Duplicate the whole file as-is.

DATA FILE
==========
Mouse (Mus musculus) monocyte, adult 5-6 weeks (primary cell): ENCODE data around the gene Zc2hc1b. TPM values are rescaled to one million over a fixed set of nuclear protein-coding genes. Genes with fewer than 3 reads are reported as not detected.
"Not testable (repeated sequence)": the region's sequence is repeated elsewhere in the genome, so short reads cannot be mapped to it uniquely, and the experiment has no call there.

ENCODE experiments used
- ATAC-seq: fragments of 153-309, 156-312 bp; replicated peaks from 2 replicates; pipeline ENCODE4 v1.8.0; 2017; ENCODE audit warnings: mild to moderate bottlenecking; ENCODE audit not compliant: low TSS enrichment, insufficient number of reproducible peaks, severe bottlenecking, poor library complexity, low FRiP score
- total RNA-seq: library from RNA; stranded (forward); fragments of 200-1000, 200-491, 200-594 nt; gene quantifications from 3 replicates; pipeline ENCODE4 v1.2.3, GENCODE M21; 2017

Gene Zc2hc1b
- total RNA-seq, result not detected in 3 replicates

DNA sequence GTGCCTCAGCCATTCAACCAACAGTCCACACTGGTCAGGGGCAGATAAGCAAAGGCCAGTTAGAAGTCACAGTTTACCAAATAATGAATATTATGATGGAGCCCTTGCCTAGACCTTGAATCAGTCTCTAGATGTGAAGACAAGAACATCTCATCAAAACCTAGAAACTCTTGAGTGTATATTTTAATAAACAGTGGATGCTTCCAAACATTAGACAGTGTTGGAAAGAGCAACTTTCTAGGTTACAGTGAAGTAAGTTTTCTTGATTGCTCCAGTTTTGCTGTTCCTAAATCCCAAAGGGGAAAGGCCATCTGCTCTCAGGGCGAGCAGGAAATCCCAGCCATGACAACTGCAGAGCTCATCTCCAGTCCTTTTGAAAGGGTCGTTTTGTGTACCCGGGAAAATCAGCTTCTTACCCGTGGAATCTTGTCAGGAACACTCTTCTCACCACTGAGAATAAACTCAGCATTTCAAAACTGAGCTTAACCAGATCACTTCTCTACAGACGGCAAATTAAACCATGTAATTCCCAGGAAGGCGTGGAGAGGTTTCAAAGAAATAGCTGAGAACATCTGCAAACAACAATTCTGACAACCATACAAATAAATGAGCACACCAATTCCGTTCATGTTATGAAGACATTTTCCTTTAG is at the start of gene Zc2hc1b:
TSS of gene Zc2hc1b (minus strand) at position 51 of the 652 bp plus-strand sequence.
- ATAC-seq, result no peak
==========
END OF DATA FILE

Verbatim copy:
Mouse (Mus musculus) monocyte, adult 5-6 weeks (primary cell): ENCODE data around the gene Zc2hc1b. TPM values are rescaled to one million over a fixed set of nuclear protein-coding genes. Genes with fewer than 3 reads are reported as not detected.
"Not testable (repeated sequence)": the region's sequence is repeated elsewhere in the genome, so short reads cannot be mapped to it uniquely, and the experiment has no call there.

ENCODE experiments used
- ATAC-seq: fragments of 153-309, 156-312 bp; replicated peaks from 2 replicates; pipeline ENCODE4 v1.8.0; 2017; ENCODE audit warnings: mild to moderate bottlenecking; ENCODE audit not compliant: low TSS enrichment, insufficient number of reproducible peaks, severe bottlenecking, poor library complexity, low FRiP score
- total RNA-seq: library from RNA; stranded (forward); fragments of 200-1000, 200-491, 200-594 nt; gene quantifications from 3 replicates; pipeline ENCODE4 v1.2.3, GENCODE M21; 2017

Gene Zc2hc1b
- total RNA-seq, result not detected in 3 replicates

DNA sequence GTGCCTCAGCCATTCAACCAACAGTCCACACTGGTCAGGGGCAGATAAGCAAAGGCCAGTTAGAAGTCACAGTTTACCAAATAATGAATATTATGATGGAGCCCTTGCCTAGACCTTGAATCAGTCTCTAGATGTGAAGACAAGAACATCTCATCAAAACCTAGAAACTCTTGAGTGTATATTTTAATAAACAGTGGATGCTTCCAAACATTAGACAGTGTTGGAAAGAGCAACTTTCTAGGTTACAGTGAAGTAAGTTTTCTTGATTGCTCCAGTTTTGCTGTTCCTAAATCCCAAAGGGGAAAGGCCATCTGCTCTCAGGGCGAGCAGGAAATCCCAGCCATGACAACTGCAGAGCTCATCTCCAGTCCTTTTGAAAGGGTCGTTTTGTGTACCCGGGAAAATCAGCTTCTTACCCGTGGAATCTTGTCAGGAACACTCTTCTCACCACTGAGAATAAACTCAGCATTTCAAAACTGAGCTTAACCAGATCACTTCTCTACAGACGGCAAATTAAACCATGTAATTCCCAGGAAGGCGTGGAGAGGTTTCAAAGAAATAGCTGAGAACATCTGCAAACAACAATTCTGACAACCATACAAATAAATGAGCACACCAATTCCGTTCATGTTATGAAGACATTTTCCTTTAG is at the start of gene Zc2hc1b:
TSS of gene Zc2hc1b (minus strand) at position 51 of the 652 bp plus-strand sequence.
- ATAC-seq, result no peak